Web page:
Can startups leverage code and data to automate PR?

You may have spent tons of painstaking hours building, testing, fixing bugs, testing again, adding new features and finally testing again to create a product you know your target audience will love. …The problem is no one knows it exists…

This is when it’s time to begin building up your media presence and generate a buzz around the great product you’ve produced. However, the struggle many startups face is how to get media coverage with little time and money to actually spend on PR.

At October’s edition of the PR Lab Amsterdam meetup, product marketing and growth expert Barbara Galiza shared her tips on how to use coding and data to come up with the perfect pitch, source relevant authors and find your startup’s story.

After studying Digital Code and Society at London King’s College, Galiza worked as a digital marketer for brand new YCombinator’s dating app Her and then fledgling FinTech startup Pariti. She’s now working as a consultant for tech companies, teaching them how to utilize product marketing and data to generate growth.

Having experience growing user bases from the ground up, Galiza explained, “PR is a great way to get users when you have no budget.” The question was how could her team generate newsworthy stories that journalists would want to write about?

Lacking time and resources, Galiza utilized data that was publicly available to create a scalable way of getting the results her startup needed on a regular basis. Here are her 3 takeaways:

  1. Sourcing story ideas

Mine social websites using Application Programming Interfaces, more commonly known as APIs, to find out which stories are doing best. According to MuleSoft, an API is, “a software intermediary that allows two applications to talk to each other.” This information is publicly available and can be sourced from any social media network. Tools like Hootsuite, Tweetdeck and Tweetbot all connect to social media APIs.

For example, if you’re looking for story ideas to pitch this holiday season you can use APIs to filter the top stories shared by your target publications last year. Then analyze this data to find what type of stories were most popular amongst their audiences. Rather than blindly pitching a story and hoping it’ll be picked up, you can instead use this research to brainstorm similar ideas you know will be interesting for your publication’s editors and readers.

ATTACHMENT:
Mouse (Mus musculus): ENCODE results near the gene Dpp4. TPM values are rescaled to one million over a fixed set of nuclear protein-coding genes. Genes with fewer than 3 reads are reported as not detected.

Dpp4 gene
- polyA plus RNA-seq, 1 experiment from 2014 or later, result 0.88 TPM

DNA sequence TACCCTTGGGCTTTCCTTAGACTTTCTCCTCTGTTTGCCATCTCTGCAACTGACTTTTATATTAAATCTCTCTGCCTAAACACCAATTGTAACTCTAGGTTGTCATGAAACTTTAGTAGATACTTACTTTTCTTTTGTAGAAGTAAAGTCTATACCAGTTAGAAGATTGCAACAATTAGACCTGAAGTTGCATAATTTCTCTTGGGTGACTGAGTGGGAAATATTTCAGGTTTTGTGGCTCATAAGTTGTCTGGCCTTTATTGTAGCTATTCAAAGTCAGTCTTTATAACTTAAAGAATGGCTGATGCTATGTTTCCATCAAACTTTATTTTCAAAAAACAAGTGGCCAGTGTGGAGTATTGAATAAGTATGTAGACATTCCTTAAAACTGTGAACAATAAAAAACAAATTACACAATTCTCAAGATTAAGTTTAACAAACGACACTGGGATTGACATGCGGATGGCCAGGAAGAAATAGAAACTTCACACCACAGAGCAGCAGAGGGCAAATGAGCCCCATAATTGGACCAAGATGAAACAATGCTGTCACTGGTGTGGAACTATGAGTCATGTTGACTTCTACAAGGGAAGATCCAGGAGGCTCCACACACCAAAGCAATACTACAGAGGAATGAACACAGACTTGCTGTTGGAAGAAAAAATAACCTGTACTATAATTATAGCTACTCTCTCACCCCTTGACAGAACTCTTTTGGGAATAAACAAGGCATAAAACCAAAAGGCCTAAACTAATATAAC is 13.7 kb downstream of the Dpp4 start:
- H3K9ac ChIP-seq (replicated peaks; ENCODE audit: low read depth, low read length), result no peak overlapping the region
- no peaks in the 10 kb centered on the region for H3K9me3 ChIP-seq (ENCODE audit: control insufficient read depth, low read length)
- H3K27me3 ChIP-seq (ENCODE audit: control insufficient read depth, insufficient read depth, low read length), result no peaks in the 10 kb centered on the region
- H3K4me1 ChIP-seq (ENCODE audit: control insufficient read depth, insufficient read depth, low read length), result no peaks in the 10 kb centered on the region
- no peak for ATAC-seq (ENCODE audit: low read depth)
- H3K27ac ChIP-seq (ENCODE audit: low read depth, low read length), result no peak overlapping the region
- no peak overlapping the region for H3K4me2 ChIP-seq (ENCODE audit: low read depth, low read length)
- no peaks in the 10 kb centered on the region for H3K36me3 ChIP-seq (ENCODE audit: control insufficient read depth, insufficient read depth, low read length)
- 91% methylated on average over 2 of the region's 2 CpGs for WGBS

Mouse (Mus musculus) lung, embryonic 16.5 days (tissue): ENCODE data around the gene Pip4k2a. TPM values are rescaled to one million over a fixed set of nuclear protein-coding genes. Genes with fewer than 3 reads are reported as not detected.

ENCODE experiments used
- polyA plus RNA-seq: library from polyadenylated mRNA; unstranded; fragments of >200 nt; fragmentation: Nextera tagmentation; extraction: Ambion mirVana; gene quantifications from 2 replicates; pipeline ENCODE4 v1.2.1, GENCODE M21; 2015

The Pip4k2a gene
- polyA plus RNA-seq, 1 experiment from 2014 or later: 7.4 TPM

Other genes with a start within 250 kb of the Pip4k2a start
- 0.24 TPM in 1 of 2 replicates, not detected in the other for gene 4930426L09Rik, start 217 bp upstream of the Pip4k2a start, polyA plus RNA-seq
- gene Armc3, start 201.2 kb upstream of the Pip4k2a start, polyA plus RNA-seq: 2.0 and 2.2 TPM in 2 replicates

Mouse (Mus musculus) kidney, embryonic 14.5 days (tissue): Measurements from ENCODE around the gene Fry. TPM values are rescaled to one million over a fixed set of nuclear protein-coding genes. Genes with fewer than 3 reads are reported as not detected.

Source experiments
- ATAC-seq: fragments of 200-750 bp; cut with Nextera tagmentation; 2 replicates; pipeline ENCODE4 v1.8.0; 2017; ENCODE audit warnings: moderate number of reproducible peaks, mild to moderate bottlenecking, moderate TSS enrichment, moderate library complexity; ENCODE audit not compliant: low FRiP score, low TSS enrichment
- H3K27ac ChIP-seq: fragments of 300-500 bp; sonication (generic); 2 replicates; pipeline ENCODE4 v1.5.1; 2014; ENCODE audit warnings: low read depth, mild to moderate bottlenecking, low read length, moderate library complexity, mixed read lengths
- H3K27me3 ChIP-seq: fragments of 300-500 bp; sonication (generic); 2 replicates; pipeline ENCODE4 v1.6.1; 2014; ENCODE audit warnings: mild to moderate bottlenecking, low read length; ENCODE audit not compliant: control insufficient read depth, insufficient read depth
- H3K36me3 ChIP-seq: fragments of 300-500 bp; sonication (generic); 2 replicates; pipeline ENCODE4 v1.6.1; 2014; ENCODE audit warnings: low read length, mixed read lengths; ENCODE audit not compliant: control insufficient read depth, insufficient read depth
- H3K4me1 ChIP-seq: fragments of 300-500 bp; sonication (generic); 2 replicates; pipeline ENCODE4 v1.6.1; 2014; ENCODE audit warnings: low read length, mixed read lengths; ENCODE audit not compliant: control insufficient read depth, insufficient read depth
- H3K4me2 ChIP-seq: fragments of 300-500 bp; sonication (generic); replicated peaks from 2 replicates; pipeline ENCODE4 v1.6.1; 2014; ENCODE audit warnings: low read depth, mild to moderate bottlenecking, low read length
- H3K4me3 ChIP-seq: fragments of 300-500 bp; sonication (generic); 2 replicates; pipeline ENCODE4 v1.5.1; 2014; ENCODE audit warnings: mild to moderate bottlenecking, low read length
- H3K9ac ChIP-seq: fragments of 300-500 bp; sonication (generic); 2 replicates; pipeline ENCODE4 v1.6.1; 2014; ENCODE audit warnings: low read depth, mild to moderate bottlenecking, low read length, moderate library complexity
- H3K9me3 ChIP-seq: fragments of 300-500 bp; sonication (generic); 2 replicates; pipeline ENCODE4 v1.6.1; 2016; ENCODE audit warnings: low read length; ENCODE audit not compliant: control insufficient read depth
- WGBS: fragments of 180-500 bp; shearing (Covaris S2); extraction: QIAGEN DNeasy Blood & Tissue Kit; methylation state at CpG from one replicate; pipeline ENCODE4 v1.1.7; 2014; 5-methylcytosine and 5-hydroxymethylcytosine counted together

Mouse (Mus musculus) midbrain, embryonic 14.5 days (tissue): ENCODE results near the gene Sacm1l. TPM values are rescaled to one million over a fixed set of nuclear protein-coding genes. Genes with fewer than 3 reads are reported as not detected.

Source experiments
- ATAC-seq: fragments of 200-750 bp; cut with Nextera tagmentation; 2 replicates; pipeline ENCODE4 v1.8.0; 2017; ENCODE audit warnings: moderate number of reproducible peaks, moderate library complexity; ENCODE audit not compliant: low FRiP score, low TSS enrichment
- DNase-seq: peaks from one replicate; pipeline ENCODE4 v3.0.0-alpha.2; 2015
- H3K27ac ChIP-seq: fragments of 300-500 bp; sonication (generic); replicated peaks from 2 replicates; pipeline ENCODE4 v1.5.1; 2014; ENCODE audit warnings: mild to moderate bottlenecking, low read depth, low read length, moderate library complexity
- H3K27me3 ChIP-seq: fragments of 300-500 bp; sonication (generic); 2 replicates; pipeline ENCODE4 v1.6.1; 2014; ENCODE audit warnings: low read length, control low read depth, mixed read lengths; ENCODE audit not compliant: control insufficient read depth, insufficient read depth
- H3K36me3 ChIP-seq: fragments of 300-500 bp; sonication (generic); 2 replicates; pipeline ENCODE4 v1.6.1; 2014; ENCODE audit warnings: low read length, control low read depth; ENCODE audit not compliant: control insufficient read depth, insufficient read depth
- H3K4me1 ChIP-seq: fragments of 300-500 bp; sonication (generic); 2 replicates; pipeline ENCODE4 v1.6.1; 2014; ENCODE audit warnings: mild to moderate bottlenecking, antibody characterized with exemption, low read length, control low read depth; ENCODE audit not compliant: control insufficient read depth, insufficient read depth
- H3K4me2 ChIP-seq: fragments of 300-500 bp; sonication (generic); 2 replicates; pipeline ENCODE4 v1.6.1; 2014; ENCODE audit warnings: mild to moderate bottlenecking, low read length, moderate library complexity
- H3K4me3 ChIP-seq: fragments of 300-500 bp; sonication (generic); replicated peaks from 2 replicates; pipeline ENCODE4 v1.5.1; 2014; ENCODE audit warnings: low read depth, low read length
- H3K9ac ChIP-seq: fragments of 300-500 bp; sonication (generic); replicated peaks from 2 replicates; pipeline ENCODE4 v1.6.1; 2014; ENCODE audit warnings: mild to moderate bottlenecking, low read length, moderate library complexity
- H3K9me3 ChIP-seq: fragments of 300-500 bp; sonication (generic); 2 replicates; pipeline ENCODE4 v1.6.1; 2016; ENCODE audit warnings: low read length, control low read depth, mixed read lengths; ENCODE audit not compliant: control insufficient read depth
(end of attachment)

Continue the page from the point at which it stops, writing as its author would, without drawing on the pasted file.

As the information is publicly available you can simply retrieve it yourself and put it into spreadsheets. Otherwise there are tools which can do this for you such as Buzzsumo. “Using these kinds of tools is a great way to figure out how to connect the trends in the market to what your brand does,” explained Galiza.

2. Sourcing relevant authors

Once you have the perfect story, what’s next?

In larger more well-known companies PR teams will already have a list of journalists they’ve built relationships with. In this case getting a journalist to write about you can be a simple phone call away. When you’re starting out you won’t have these relationships in place so you’re sentenced to hours of googling articles on similar topics in order to find potential authors.

Instead, let APIs do the work for you. News organizations like the New York Times and The Guardian all have APIs. Similarly to finding story ideas, you can use them to search for every author who wrote about, for example, health insurance, how many times they wrote about it, what section they wrote about it in, etc.

As Galiza points out, you can then use that extra time to build relationships with journalists, network and do the things only you can do in person.

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3. Utilizing your own data

Aside from using APIs you can also leverage your user and consumer data to create stories around your product. Galiza shared a video she produced for Her comparing their user data with user data from Grindr. With this information they were able to report on the differences in length of conversations, types of profile photos being used and percentage of users who end up in long-term relationships. Even if you don’t have user data you can instead gather this information by sending out a survey.

Don’t forget, the most important part about this is to consider which data and information will be most interesting to the the readers of the publications you want to pitch to, after that consider how you can connect that to your product.

Code and data are not just for IT departments. Today every department, even PR, should be leveraging the wealth of information that can be found to speed up, strengthen and innovate their way of working. For more great insights check out the recording of Galiza’s presentation.